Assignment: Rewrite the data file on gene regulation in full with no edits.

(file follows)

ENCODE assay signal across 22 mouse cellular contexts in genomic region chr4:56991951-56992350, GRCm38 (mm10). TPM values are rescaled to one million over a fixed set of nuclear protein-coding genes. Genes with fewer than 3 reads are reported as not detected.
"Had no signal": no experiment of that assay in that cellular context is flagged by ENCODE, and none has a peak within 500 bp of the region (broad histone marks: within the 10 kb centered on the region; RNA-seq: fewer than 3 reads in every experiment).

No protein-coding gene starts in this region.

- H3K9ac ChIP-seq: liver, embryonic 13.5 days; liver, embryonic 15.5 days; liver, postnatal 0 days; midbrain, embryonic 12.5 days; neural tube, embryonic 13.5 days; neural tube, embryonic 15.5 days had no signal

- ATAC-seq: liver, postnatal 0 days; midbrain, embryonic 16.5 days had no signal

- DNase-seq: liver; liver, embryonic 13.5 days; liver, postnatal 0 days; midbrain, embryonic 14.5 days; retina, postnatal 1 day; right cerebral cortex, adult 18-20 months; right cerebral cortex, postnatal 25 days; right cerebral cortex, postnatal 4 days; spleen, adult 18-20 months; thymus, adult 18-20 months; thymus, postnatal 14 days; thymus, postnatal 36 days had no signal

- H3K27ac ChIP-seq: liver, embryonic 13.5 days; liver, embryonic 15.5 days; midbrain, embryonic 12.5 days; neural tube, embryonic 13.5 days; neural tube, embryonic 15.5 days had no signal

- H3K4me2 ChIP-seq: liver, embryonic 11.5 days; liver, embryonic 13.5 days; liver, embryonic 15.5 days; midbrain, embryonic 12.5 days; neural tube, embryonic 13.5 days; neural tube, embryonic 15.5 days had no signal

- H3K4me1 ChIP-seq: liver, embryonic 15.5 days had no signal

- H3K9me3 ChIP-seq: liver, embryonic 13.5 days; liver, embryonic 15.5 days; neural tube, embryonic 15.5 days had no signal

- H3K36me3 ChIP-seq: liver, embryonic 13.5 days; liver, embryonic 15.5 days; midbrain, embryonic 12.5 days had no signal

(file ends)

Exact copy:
ENCODE assay signal across 22 mouse cellular contexts in genomic region chr4:56991951-56992350, GRCm38 (mm10). TPM values are rescaled to one million over a fixed set of nuclear protein-coding genes. Genes with fewer than 3 reads are reported as not detected.
"Had no signal": no experiment of that assay in that cellular context is flagged by ENCODE, and none has a peak within 500 bp of the region (broad histone marks: within the 10 kb centered on the region; RNA-seq: fewer than 3 reads in every experiment).

No protein-coding gene starts in this region.

- H3K9ac ChIP-seq: liver, embryonic 13.5 days; liver, embryonic 15.5 days; liver, postnatal 0 days; midbrain, embryonic 12.5 days; neural tube, embryonic 13.5 days; neural tube, embryonic 15.5 days had no signal

- ATAC-seq: liver, postnatal 0 days; midbrain, embryonic 16.5 days had no signal

- DNase-seq: liver; liver, embryonic 13.5 days; liver, postnatal 0 days; midbrain, embryonic 14.5 days; retina, postnatal 1 day; right cerebral cortex, adult 18-20 months; right cerebral cortex, postnatal 25 days; right cerebral cortex, postnatal 4 days; spleen, adult 18-20 months; thymus, adult 18-20 months; thymus, postnatal 14 days; thymus, postnatal 36 days had no signal

- H3K27ac ChIP-seq: liver, embryonic 13.5 days; liver, embryonic 15.5 days; midbrain, embryonic 12.5 days; neural tube, embryonic 13.5 days; neural tube, embryonic 15.5 days had no signal

- H3K4me2 ChIP-seq: liver, embryonic 11.5 days; liver, embryonic 13.5 days; liver, embryonic 15.5 days; midbrain, embryonic 12.5 days; neural tube, embryonic 13.5 days; neural tube, embryonic 15.5 days had no signal

- H3K4me1 ChIP-seq: liver, embryonic 15.5 days had no signal

- H3K9me3 ChIP-seq: liver, embryonic 13.5 days; liver, embryonic 15.5 days; neural tube, embryonic 15.5 days had no signal

- H3K36me3 ChIP-seq: liver, embryonic 13.5 days; liver, embryonic 15.5 days; midbrain, embryonic 12.5 days had no signal